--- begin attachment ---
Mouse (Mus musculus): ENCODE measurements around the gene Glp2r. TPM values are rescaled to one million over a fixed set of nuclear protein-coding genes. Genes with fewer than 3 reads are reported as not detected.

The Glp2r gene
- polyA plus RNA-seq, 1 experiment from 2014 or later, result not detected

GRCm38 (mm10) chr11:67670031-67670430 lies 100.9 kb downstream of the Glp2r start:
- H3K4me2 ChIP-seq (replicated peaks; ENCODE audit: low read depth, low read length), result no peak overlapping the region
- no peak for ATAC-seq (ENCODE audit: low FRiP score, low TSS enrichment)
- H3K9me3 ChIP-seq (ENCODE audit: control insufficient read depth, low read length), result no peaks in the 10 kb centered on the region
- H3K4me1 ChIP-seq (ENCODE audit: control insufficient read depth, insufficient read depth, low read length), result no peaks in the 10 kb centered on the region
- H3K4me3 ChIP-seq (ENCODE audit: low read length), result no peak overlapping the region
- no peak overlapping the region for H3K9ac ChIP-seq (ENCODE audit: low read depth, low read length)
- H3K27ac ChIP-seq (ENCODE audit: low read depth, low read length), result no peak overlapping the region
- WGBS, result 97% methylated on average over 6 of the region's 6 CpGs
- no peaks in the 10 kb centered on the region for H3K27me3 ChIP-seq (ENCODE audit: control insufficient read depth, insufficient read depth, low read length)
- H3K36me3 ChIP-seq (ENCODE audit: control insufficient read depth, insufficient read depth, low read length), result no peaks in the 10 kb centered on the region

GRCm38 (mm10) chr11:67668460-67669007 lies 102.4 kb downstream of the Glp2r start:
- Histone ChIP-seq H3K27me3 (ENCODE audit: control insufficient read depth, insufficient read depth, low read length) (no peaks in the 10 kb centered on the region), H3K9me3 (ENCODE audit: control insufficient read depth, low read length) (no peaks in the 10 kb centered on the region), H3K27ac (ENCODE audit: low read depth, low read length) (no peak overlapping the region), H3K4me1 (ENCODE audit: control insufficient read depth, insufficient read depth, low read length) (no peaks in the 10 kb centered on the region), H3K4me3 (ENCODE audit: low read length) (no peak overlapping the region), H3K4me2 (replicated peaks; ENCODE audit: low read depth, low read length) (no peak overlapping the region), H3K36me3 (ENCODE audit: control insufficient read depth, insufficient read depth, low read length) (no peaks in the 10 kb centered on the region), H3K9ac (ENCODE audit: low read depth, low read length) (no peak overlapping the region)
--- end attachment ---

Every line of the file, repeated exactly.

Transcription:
Mouse (Mus musculus): ENCODE measurements around the gene Glp2r. TPM values are rescaled to one million over a fixed set of nuclear protein-coding genes. Genes with fewer than 3 reads are reported as not detected.

The Glp2r gene
- polyA plus RNA-seq, 1 experiment from 2014 or later, result not detected

GRCm38 (mm10) chr11:67670031-67670430 lies 100.9 kb downstream of the Glp2r start:
- H3K4me2 ChIP-seq (replicated peaks; ENCODE audit: low read depth, low read length), result no peak overlapping the region
- no peak for ATAC-seq (ENCODE audit: low FRiP score, low TSS enrichment)
- H3K9me3 ChIP-seq (ENCODE audit: control insufficient read depth, low read length), result no peaks in the 10 kb centered on the region
- H3K4me1 ChIP-seq (ENCODE audit: control insufficient read depth, insufficient read depth, low read length), result no peaks in the 10 kb centered on the region
- H3K4me3 ChIP-seq (ENCODE audit: low read length), result no peak overlapping the region
- no peak overlapping the region for H3K9ac ChIP-seq (ENCODE audit: low read depth, low read length)
- H3K27ac ChIP-seq (ENCODE audit: low read depth, low read length), result no peak overlapping the region
- WGBS, result 97% methylated on average over 6 of the region's 6 CpGs
- no peaks in the 10 kb centered on the region for H3K27me3 ChIP-seq (ENCODE audit: control insufficient read depth, insufficient read depth, low read length)
- H3K36me3 ChIP-seq (ENCODE audit: control insufficient read depth, insufficient read depth, low read length), result no peaks in the 10 kb centered on the region

GRCm38 (mm10) chr11:67668460-67669007 lies 102.4 kb downstream of the Glp2r start:
- Histone ChIP-seq H3K27me3 (ENCODE audit: control insufficient read depth, insufficient read depth, low read length) (no peaks in the 10 kb centered on the region), H3K9me3 (ENCODE audit: control insufficient read depth, low read length) (no peaks in the 10 kb centered on the region), H3K27ac (ENCODE audit: low read depth, low read length) (no peak overlapping the region), H3K4me1 (ENCODE audit: control insufficient read depth, insufficient read depth, low read length) (no peaks in the 10 kb centered on the region), H3K4me3 (ENCODE audit: low read length) (no peak overlapping the region), H3K4me2 (replicated peaks; ENCODE audit: low read depth, low read length) (no peak overlapping the region), H3K36me3 (ENCODE audit: control insufficient read depth, insufficient read depth, low read length) (no peaks in the 10 kb centered on the region), H3K9ac (ENCODE audit: low read depth, low read length) (no peak overlapping the region)